Temporary Access: Secret Files from World Wars to Cold War

Our colleagues at the Social Science Library have organised temporary access to Secret Files from World Wars to Cold War: Intelligence, Strategy and Diplomacy, available until the 30th July. 

As noted by Isabel Holowaty on the History Faculty Library blog:

“This resource provides access to British government secret intelligence and foreign policy files from 1873 to 1953, with the majority of files dating from the 1930s and 1940s.

Spanning four key twentieth century conflicts, with a spotlight on the Second World War, the material is sourced from The National Archives, U.K.” 

Files can be searched for via country, conflict or intelligence organisation (e.g. CIA). Researchers may also browse specific files organised under themes, such as “Foreign Policy and International Relations”.

Please send feedback to Jo Gardner, Bodleian Social Science Librarian.

American National Biography: March 2020 Update

Believing that the life of a nation is told by the lives of its people, the American National Biography consists of over 19,000 scholarly biographies of significant, influential, or notorious figures from American history.

The latest update to the American National Biography adds six new biographies of lives spanning from the sixteenth century to the twenty-first. New additions include Eugene Cernan (1934–2017), astronaut who was the second American to walk in space and the first to circle the earth. On his next mission, in 1969, he piloted the Apollo 10 lunar module, coming within 50,000 feet of the surface of the moon. He would reach the moon on his third trip to space. All told, seventy three of the 566 hours Cernan logged in space were on the surface of the moon. His time included 22 hours of moonwalks, more than any other astronaut. In 1972, upon leaving the moon for the final time, and making him to this point the last person to walk on the moon, Cernan said, “We leave as we came, and God willing, we shall return with peace and hope for all mankind.”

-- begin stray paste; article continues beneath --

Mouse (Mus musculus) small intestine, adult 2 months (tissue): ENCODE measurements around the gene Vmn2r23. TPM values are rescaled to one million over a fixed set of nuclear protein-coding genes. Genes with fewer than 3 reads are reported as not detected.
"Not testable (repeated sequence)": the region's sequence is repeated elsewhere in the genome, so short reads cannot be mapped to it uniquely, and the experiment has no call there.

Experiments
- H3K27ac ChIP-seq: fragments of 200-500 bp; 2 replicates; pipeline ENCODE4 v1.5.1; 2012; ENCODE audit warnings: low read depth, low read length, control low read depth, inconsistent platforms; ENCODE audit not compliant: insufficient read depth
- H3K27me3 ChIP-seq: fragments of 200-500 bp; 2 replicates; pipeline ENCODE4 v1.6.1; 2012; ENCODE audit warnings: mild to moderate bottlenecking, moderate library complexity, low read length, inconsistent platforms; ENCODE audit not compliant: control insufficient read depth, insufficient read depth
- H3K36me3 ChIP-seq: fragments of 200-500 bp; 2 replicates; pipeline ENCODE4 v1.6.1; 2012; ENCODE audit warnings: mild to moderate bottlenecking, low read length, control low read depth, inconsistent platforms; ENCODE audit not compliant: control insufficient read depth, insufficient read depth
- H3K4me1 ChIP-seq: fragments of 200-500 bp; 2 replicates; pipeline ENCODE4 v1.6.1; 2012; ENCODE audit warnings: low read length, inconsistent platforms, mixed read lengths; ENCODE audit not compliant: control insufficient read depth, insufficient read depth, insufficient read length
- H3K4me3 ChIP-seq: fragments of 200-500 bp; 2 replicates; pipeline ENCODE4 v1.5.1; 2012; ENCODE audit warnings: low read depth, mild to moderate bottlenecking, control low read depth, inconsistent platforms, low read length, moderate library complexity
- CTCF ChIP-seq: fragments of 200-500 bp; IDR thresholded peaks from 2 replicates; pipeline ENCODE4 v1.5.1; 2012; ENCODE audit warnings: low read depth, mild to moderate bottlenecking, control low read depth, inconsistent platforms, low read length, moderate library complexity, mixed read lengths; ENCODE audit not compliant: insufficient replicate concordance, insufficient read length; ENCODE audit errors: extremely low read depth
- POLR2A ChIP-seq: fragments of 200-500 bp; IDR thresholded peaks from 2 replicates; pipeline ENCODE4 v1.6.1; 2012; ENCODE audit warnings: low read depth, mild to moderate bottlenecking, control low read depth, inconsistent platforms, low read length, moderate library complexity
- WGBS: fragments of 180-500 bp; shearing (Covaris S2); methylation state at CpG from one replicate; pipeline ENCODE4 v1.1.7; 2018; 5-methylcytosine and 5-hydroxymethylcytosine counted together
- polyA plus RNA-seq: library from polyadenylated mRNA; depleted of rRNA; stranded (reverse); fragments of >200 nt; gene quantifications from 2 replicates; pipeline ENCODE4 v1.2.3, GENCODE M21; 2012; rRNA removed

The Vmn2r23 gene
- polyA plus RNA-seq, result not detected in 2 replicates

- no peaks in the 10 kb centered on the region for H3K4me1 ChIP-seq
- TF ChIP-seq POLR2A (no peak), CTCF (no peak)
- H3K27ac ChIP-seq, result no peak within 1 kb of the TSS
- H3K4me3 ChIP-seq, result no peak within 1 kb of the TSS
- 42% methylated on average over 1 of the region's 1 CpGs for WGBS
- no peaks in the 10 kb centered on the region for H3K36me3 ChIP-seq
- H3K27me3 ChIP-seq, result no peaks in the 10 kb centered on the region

Tisquantum (ca. 1590-Nov. 1622), the Native American interpreter and emissary referred to in the original ANB essay as Squanto. Historian Neal Salisbury has written this new essay, which reflects the advances in scholarship that have occurred over the last two decades. English authors, particularly William Bradford and Edward Winslow, shaped the popular image of Tisquantum as the broker of Anglo-Wampanoag peace in Plymouth colony. That image dominated scholarship on Tisquantum until the late twentieth century. More recent scholars show a man no less singular but far more complicated and hardly heroic.

Chris Burden (1946­–2015), a sculptor who pioneered body and endurance art. He gained international renown in 1971 with Shoot, in which Burden asked his marksman friend, artist Bruce Dunlap, to graze his arm with a bullet, using a .22 rifle from a distance of 15 feet. At 7:45 P.M. Dunlap missed his aim and the bullet penetrated Burden’s upper left arm. He was rushed to hospital. Shoot represented Burden’s response to pervasive violence in the United Stats during the 1960s.